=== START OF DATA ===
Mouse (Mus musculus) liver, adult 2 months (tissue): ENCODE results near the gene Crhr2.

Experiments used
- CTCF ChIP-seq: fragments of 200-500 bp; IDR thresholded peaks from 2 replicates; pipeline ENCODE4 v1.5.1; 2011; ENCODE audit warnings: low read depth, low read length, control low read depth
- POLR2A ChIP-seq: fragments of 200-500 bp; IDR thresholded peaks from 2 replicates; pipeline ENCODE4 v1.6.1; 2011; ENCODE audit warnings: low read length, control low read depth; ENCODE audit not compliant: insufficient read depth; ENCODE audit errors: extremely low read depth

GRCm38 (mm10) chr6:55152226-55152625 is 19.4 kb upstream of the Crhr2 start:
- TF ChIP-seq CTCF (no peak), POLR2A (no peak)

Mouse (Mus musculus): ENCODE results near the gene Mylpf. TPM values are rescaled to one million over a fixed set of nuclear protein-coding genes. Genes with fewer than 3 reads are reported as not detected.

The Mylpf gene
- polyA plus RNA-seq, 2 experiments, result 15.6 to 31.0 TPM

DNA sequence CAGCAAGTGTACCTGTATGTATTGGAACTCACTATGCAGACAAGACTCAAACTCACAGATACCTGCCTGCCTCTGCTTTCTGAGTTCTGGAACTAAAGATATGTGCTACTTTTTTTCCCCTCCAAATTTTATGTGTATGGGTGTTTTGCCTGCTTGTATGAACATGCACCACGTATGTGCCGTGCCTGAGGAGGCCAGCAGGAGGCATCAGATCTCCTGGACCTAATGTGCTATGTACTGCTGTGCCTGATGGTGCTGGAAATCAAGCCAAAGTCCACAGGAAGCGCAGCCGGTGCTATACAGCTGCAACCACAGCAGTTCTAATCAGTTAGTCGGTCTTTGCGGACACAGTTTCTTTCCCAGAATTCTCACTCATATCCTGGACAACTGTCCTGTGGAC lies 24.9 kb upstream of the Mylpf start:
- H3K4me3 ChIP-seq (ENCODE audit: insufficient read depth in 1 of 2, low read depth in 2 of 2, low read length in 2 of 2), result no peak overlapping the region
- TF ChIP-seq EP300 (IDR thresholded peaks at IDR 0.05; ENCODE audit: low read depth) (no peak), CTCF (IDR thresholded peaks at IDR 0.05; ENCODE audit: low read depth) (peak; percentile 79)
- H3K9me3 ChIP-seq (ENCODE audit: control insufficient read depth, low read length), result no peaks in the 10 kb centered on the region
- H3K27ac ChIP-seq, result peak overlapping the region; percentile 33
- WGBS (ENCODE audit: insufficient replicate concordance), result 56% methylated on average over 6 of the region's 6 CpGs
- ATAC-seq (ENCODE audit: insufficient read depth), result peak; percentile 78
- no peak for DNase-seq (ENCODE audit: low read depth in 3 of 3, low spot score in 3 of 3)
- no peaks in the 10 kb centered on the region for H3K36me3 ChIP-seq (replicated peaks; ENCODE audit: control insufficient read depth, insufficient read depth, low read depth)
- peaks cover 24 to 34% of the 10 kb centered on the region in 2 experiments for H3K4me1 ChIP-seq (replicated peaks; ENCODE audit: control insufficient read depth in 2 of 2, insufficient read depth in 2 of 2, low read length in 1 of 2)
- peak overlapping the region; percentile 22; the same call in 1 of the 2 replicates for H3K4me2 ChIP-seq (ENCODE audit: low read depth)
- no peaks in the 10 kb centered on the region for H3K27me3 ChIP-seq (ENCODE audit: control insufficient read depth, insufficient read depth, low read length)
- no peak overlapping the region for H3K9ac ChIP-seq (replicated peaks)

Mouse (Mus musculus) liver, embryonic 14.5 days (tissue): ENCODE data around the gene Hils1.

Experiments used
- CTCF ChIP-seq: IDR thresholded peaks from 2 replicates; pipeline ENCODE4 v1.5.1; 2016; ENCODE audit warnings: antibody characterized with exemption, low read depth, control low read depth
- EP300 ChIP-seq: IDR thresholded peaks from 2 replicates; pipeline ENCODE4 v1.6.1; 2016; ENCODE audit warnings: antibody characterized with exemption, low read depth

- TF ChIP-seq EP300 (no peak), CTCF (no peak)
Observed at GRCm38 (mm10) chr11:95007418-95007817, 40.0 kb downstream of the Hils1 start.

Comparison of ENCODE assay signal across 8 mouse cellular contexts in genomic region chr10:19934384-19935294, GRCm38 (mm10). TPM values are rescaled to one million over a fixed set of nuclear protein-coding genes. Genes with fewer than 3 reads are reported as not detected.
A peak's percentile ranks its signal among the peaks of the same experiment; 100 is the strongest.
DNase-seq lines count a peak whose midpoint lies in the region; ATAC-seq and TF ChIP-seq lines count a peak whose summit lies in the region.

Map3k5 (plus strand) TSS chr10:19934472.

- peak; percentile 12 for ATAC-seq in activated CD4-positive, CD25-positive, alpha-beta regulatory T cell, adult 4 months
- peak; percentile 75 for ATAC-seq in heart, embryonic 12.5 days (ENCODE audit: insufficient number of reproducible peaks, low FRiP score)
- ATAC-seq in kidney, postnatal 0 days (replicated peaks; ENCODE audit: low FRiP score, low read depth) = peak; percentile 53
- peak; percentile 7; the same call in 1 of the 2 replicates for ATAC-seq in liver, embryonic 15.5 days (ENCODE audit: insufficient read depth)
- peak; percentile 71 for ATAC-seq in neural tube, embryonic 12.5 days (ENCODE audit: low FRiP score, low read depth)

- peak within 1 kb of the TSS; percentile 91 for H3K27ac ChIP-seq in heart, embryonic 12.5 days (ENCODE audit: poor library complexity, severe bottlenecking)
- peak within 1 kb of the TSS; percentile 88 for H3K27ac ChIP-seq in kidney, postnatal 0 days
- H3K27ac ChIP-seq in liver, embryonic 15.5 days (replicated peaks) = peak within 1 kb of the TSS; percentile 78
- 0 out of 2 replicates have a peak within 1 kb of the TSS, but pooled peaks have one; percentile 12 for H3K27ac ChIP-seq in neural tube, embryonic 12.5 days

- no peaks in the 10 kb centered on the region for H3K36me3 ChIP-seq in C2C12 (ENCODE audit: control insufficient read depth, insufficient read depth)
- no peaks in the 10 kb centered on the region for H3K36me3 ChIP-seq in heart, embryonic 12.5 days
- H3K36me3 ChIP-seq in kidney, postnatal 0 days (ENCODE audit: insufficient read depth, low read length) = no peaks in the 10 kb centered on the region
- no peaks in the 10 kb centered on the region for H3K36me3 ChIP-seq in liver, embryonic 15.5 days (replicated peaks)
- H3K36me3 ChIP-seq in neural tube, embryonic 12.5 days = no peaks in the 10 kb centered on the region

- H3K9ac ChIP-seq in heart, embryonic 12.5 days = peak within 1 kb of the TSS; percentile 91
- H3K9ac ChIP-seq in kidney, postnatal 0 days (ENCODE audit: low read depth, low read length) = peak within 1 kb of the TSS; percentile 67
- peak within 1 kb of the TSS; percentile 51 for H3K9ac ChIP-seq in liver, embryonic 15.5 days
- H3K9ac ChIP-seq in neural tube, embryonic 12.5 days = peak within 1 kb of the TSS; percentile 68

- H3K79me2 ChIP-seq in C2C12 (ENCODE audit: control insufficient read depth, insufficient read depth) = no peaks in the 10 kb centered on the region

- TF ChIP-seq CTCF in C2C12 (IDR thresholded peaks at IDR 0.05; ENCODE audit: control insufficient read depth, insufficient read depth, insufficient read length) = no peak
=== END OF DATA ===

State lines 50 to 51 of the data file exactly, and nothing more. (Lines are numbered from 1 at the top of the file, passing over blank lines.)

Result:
- H3K9ac ChIP-seq in neural tube, embryonic 12.5 days = peak within 1 kb of the TSS; percentile 68

- H3K79me2 ChIP-seq in C2C12 (ENCODE audit: control insufficient read depth, insufficient read depth) = no peaks in the 10 kb centered on the region